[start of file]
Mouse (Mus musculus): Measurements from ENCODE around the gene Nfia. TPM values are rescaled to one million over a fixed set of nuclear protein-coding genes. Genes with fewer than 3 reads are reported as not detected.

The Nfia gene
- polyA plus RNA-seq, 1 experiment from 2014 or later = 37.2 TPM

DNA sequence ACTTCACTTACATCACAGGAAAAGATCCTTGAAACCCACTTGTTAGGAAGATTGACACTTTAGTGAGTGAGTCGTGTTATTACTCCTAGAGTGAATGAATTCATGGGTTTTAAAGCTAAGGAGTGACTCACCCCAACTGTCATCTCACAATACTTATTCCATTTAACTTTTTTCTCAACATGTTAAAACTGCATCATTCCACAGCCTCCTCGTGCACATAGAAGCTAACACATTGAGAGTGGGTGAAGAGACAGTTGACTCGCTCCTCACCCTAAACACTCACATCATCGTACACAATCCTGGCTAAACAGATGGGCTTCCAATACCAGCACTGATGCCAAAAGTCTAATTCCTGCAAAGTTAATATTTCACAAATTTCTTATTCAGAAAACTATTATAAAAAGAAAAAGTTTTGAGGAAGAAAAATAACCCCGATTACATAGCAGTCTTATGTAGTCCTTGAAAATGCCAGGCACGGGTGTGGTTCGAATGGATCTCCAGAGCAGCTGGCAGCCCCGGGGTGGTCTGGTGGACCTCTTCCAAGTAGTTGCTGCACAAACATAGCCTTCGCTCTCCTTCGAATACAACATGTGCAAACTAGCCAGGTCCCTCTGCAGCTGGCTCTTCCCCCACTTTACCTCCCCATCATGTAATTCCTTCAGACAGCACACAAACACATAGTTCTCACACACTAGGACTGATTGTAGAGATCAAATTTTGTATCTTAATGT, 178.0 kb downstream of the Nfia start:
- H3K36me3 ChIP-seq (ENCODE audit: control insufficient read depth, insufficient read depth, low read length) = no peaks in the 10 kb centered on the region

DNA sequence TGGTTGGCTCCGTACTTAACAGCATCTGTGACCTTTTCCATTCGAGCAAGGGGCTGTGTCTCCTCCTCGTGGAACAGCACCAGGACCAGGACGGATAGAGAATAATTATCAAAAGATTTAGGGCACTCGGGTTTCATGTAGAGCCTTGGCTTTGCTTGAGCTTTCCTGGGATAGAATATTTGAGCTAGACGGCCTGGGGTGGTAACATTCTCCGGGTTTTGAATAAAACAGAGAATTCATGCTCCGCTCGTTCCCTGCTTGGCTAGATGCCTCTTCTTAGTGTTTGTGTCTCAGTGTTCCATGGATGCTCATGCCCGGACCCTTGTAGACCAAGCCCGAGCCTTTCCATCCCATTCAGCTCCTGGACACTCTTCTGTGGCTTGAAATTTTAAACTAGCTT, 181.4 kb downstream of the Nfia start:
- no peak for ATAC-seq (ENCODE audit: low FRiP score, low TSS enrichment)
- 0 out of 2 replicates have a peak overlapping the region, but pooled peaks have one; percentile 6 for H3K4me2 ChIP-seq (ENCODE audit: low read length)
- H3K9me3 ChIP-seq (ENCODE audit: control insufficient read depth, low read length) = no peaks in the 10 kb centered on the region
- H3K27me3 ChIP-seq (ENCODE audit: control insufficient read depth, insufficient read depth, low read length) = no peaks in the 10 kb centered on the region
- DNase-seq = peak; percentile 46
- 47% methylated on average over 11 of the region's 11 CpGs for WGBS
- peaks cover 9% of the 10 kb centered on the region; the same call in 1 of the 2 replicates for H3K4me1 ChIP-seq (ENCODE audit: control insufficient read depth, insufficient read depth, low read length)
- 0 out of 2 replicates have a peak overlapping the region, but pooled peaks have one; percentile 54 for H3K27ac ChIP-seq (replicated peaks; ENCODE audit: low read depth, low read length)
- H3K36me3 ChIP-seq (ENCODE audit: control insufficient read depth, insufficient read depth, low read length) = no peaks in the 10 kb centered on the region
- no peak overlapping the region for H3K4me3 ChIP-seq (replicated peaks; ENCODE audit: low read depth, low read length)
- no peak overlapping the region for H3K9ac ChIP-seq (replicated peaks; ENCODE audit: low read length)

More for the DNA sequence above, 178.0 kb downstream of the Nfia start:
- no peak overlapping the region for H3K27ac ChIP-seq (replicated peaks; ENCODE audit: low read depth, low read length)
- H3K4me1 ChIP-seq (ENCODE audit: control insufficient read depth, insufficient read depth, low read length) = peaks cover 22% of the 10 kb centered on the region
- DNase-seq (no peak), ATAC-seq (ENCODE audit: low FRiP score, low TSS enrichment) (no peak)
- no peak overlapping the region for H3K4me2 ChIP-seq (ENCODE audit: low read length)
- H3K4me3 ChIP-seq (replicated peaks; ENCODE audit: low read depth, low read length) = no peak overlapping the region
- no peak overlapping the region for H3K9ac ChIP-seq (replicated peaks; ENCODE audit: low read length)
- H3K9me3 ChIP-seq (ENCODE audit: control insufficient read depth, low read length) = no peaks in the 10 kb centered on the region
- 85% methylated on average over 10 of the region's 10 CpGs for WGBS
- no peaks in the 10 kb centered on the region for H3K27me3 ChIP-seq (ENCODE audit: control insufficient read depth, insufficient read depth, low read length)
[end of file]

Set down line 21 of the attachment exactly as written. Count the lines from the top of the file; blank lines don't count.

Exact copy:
- DNase-seq (no peak), ATAC-seq (ENCODE audit: low FRiP score, low TSS enrichment) (no peak)